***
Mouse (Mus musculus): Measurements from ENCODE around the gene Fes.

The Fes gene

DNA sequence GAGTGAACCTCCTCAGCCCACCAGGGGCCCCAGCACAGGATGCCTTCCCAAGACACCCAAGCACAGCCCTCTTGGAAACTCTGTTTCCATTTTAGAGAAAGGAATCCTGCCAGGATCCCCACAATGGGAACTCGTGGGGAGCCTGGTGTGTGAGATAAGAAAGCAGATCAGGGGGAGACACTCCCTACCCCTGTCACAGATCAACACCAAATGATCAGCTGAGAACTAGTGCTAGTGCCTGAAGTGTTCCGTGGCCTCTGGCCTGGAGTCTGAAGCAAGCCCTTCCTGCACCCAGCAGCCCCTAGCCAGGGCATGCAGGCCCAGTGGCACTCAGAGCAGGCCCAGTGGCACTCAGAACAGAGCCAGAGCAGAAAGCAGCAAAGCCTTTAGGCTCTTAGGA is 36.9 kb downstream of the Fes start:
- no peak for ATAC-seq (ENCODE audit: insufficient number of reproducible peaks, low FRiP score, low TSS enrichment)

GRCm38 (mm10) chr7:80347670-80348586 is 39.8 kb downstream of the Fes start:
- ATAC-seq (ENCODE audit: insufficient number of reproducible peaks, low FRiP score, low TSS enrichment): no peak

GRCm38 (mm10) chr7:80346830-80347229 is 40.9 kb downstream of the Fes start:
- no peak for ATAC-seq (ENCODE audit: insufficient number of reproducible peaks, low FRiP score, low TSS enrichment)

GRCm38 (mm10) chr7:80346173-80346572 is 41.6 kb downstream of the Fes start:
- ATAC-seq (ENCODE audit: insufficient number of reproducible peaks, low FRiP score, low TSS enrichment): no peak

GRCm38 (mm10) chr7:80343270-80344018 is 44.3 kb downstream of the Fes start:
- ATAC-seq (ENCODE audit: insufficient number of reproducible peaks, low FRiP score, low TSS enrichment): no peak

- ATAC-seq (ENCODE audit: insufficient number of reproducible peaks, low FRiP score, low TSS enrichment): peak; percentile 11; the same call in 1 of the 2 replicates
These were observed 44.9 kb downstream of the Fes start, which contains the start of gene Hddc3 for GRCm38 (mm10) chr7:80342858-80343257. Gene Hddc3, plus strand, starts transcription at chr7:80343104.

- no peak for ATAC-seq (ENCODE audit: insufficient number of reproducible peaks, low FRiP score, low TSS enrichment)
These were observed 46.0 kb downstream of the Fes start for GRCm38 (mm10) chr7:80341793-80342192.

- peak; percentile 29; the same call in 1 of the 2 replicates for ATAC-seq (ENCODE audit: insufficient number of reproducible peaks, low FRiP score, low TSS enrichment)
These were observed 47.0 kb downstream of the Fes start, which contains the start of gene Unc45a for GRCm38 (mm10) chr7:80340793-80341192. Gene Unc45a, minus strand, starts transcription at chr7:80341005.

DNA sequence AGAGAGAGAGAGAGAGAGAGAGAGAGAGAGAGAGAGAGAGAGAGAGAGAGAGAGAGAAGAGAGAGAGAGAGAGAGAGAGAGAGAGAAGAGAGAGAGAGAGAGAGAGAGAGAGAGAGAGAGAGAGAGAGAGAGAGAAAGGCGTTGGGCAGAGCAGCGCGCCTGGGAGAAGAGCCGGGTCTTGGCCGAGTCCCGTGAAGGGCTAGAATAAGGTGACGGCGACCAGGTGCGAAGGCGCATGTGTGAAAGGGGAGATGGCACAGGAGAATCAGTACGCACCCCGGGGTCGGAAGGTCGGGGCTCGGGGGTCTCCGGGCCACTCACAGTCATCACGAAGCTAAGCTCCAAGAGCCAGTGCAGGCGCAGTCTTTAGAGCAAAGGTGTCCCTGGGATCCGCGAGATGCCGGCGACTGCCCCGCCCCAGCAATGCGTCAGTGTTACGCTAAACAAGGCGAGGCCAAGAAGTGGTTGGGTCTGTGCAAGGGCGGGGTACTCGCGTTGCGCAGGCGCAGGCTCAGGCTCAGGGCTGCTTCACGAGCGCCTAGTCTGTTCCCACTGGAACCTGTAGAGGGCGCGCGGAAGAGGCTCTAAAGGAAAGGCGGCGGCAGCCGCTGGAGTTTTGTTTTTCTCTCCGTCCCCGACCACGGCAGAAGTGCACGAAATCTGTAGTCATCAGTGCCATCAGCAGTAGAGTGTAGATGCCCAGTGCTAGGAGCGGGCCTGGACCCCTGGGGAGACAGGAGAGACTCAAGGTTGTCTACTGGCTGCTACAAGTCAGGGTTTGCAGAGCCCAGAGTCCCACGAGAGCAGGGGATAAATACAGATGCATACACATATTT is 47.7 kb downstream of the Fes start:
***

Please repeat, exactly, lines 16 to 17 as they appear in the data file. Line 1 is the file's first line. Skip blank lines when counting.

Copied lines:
These were observed 46.0 kb downstream of the Fes start for GRCm38 (mm10) chr7:80341793-80342192.

- peak; percentile 29; the same call in 1 of the 2 replicates for ATAC-seq (ENCODE audit: insufficient number of reproducible peaks, low FRiP score, low TSS enrichment)